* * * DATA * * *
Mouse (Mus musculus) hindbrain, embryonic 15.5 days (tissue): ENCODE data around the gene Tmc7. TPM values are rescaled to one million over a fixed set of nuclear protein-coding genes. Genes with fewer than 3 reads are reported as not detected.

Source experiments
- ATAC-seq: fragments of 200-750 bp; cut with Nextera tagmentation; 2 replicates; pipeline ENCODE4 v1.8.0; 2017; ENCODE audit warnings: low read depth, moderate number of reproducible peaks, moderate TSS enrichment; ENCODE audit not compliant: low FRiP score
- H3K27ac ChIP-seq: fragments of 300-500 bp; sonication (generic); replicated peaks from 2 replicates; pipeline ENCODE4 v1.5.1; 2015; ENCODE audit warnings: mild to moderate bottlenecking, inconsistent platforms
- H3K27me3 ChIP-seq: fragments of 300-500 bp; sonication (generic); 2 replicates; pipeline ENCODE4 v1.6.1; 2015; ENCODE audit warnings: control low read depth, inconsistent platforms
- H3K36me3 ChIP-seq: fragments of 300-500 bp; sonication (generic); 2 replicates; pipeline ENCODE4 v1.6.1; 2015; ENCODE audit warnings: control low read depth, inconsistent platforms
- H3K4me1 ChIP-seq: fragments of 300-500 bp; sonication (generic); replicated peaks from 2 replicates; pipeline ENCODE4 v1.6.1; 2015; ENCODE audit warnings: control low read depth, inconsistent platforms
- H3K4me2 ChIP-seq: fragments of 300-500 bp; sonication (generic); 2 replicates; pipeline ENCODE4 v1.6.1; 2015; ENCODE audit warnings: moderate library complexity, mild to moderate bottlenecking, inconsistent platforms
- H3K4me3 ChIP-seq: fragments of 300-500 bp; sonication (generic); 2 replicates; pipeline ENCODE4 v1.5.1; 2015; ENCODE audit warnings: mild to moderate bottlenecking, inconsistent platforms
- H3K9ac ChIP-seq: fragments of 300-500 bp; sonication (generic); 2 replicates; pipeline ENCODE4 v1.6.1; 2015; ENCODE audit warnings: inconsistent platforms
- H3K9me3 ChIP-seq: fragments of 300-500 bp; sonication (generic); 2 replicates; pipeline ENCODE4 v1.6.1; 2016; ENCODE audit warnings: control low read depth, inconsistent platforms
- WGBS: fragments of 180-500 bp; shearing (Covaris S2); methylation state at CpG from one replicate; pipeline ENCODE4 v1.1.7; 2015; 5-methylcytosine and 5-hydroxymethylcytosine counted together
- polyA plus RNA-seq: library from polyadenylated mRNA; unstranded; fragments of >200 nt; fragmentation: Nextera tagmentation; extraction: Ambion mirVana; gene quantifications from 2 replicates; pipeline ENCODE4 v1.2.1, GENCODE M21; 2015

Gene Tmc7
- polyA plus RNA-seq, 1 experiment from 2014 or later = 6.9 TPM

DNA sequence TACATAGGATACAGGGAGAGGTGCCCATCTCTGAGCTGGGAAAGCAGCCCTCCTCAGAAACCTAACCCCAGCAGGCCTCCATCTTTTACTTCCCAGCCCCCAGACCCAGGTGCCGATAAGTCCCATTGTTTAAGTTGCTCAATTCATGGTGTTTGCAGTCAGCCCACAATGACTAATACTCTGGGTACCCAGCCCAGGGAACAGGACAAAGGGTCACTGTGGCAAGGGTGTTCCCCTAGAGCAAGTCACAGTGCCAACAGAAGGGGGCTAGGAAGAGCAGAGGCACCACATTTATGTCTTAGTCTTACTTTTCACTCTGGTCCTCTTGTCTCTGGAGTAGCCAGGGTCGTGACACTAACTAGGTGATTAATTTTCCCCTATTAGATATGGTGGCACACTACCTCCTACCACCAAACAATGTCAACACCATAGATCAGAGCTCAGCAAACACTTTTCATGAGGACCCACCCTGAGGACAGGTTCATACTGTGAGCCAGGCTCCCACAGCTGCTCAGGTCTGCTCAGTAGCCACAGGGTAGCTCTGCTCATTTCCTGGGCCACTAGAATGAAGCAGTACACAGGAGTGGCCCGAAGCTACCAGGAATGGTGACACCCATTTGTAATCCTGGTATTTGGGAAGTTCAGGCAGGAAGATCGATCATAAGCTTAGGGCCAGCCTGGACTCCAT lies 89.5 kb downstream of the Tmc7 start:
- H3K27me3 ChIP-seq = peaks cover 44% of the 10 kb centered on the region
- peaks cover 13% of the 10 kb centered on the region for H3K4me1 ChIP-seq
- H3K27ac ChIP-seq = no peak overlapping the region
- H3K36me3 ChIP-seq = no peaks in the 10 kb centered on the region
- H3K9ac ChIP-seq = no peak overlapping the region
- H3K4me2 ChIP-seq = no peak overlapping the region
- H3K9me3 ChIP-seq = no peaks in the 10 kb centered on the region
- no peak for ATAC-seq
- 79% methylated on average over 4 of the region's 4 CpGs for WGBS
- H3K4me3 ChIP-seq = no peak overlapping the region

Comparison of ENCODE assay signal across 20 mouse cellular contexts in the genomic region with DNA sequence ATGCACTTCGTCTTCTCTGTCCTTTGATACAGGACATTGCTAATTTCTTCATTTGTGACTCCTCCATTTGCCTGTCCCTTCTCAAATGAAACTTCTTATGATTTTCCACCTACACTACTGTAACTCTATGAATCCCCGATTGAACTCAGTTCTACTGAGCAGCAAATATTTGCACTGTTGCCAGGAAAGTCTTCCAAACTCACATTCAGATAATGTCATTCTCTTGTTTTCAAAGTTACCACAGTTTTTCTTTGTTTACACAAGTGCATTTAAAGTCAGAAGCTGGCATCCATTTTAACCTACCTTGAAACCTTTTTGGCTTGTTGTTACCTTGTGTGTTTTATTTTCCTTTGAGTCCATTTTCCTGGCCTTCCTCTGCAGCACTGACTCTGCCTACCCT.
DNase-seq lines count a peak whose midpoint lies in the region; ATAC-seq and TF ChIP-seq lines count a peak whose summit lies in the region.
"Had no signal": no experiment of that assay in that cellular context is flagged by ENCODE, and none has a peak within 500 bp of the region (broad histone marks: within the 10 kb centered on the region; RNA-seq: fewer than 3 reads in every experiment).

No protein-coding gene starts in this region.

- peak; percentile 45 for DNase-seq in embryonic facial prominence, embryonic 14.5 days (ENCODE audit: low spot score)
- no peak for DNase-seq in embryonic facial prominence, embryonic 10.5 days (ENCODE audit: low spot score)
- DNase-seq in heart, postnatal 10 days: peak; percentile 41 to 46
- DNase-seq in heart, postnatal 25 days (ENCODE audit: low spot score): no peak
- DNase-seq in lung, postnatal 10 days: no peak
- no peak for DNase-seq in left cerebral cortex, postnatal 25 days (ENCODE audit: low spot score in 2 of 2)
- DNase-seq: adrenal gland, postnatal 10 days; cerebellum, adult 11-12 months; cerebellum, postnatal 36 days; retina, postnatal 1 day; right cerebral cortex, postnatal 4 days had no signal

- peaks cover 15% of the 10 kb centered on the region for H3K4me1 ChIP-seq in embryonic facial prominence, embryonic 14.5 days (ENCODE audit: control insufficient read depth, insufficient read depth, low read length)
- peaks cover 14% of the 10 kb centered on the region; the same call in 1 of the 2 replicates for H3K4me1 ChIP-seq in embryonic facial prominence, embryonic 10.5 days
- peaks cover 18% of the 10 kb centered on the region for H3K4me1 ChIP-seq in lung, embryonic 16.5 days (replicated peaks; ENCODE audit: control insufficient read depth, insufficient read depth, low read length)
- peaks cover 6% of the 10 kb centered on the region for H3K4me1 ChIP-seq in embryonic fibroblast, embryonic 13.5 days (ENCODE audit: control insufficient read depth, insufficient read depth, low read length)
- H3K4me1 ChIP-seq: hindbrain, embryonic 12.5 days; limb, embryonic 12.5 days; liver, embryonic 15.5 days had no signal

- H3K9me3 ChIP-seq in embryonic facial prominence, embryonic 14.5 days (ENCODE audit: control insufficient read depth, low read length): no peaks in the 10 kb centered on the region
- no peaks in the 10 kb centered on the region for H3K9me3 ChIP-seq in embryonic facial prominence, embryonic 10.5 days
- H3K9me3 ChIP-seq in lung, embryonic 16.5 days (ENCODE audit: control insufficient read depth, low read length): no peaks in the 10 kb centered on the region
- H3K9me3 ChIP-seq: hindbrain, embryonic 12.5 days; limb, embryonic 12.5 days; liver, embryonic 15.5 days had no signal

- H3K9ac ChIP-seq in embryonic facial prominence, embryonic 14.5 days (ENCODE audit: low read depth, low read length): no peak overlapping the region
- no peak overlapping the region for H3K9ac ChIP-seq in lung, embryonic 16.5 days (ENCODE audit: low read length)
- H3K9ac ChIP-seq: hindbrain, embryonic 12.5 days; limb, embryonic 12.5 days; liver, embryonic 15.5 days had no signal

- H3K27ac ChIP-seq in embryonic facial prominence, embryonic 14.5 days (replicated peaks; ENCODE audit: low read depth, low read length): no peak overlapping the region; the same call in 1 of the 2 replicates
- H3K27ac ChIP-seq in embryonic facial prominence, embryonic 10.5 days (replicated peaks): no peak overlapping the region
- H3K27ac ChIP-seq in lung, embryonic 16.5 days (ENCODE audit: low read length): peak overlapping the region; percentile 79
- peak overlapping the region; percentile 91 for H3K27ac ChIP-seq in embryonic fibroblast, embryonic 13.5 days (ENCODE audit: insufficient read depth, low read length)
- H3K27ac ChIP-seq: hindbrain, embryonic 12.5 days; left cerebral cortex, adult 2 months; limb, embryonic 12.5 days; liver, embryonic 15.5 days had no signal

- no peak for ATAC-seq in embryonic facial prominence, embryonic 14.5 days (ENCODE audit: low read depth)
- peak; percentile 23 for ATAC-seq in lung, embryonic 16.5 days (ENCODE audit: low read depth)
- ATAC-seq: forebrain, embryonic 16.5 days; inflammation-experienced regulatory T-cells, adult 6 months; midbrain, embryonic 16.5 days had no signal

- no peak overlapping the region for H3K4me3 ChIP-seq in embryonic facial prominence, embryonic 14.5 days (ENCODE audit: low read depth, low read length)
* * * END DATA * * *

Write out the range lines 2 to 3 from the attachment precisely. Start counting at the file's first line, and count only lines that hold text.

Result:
Source experiments
- ATAC-seq: fragments of 200-750 bp; cut with Nextera tagmentation; 2 replicates; pipeline ENCODE4 v1.8.0; 2017; ENCODE audit warnings: low read depth, moderate number of reproducible peaks, moderate TSS enrichment; ENCODE audit not compliant: low FRiP score